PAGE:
Becki Cohn-Vargas, EdD, has more than 35 years of experience as a teacher, principal, curriculum director, and superintendent. In each setting, she focused on educational equity and effective strategies for diverse populations. Her educational mission is ensuring identity safe classrooms where teachers strive to assure students that their social identities are an asset rather than a barrier to success in the classroom. Partnering with identity safety researcher Dorothy Steele, she coauthored Identity Safe Classrooms Grades K–5: Places to Belong and Learn; followed by Identity Safe Classrooms Grades 6–12: Pathways to Belonging and Learning, with Alex Creer Kahn and Amy Epstein. Her third book, co-authored with Kahn, Epstein, and Kathe Gogolewski, Belonging and Inclusion in Identity Safe Schools: A Guide for Educational Leaders, focuses on school transformation and was published August 17, 2021. Currently, Becki is an independent consultant and presenter. She was hosted at the White House by President Obama’s Education Staff and has worked to create inclusive climates in over 150 schools across the U.S.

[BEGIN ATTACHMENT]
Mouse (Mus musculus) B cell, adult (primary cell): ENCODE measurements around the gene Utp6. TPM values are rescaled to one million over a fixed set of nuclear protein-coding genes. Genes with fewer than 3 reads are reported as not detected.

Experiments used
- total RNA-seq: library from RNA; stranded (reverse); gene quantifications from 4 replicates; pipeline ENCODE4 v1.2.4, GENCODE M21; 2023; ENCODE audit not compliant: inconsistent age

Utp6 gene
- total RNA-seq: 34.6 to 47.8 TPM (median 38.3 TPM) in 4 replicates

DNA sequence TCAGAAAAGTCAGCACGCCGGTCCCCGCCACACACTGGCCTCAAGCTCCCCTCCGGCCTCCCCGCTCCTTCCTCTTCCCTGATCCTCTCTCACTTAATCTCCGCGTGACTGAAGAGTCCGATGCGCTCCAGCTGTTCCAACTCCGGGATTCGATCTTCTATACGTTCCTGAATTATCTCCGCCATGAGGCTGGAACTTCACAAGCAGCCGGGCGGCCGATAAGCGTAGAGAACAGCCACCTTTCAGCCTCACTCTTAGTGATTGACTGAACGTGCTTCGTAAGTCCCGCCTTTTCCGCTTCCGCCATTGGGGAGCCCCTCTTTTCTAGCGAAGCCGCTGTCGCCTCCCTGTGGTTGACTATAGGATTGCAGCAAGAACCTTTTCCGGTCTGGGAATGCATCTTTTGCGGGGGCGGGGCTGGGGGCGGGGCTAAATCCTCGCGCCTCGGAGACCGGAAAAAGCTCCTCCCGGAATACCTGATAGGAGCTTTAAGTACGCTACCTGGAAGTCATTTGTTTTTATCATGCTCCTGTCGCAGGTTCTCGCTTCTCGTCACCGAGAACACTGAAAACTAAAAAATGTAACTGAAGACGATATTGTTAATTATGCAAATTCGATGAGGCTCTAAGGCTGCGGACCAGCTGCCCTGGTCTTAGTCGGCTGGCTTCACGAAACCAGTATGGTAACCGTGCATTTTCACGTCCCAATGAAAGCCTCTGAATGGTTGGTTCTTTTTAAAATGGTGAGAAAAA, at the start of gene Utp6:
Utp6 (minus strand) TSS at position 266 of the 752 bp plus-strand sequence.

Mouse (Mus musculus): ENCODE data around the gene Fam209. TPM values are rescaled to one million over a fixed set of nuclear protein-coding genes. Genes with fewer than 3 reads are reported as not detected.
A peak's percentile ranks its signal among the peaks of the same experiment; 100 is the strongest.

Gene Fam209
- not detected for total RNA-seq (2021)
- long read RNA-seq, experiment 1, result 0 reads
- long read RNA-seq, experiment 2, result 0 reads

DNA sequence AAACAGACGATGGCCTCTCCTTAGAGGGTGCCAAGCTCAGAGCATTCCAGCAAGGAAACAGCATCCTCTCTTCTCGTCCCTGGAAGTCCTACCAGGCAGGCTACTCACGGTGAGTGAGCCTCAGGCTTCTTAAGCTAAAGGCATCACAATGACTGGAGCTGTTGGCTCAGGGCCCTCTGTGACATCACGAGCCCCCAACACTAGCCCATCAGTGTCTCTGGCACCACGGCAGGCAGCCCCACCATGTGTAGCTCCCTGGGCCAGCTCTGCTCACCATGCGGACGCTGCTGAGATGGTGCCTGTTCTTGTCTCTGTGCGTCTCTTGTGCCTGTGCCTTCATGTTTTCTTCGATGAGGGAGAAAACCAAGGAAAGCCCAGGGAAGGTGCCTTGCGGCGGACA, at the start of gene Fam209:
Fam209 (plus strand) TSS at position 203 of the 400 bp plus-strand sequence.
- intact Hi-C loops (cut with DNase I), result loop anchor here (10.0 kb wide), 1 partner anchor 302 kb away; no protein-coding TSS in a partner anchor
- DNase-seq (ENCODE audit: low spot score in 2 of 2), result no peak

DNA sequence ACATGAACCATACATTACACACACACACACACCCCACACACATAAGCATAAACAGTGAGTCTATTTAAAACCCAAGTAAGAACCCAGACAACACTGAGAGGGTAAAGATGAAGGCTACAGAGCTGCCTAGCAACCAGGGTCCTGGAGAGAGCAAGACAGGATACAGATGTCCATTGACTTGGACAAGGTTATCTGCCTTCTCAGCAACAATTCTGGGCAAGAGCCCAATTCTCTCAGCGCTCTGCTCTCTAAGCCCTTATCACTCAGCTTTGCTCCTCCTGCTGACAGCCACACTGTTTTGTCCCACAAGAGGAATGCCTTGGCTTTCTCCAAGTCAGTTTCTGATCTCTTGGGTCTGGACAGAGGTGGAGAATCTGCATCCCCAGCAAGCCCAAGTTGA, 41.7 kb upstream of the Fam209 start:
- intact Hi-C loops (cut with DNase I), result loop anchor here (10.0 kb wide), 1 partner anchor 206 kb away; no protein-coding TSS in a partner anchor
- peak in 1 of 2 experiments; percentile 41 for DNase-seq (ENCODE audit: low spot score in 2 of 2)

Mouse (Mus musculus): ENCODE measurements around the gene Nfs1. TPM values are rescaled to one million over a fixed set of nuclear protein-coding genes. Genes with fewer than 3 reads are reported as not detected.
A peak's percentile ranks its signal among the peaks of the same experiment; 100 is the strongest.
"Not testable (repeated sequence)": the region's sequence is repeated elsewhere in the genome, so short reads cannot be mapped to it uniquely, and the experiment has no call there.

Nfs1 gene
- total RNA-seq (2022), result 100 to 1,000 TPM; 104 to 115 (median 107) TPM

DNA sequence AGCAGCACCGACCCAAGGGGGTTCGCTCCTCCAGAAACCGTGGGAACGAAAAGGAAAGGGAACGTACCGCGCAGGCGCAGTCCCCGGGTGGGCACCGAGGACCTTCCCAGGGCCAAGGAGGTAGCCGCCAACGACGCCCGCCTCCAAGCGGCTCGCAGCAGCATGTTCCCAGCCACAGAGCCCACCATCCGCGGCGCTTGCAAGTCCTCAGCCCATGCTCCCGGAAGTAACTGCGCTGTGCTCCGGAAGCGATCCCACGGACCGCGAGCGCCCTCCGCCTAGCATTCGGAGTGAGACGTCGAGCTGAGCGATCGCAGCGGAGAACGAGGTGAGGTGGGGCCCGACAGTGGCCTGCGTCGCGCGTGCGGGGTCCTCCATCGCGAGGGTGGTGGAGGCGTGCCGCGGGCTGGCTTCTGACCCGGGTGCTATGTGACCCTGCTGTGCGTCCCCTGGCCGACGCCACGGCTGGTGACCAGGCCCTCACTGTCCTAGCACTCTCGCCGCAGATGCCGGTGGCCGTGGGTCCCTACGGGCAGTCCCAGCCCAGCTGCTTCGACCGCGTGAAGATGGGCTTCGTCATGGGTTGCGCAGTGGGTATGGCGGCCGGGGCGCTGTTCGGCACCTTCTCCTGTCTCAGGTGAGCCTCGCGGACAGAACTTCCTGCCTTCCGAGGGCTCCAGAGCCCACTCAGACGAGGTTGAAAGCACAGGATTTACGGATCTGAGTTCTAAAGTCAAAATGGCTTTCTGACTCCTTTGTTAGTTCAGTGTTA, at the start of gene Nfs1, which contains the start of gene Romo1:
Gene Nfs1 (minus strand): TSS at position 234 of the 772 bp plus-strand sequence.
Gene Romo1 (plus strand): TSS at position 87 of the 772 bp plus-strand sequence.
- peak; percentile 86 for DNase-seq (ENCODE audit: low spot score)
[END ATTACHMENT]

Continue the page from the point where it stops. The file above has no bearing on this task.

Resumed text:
Paula Rabideaux is the Culturally Responsive Practices Technical Assistance Coordinator at the Wisconsin RtI Center.  Her Menominee name, Kamewanukiw (kuh-may-wih-new-kee), translates to “Rain Woman; she’s a Menominee Nation Turtle Clan member. Becki Cohn-Vargas approached Ms. Rabideaux to identify ways to support identity safety for Native American students. With a career devoted to culturally responsive teaching, she knows the importance of belonging first-hand. As a young child, she felt unseen and invisible at a school where most students were white. However, everything changed after transferring to a Menominee school on the Reservation. When her culture was validated, she flourished and soared. She attributes the support she received there to her decision to attend the University of Wisconsin, Milwaukee, and become the first graduate with a Native American Studies degree.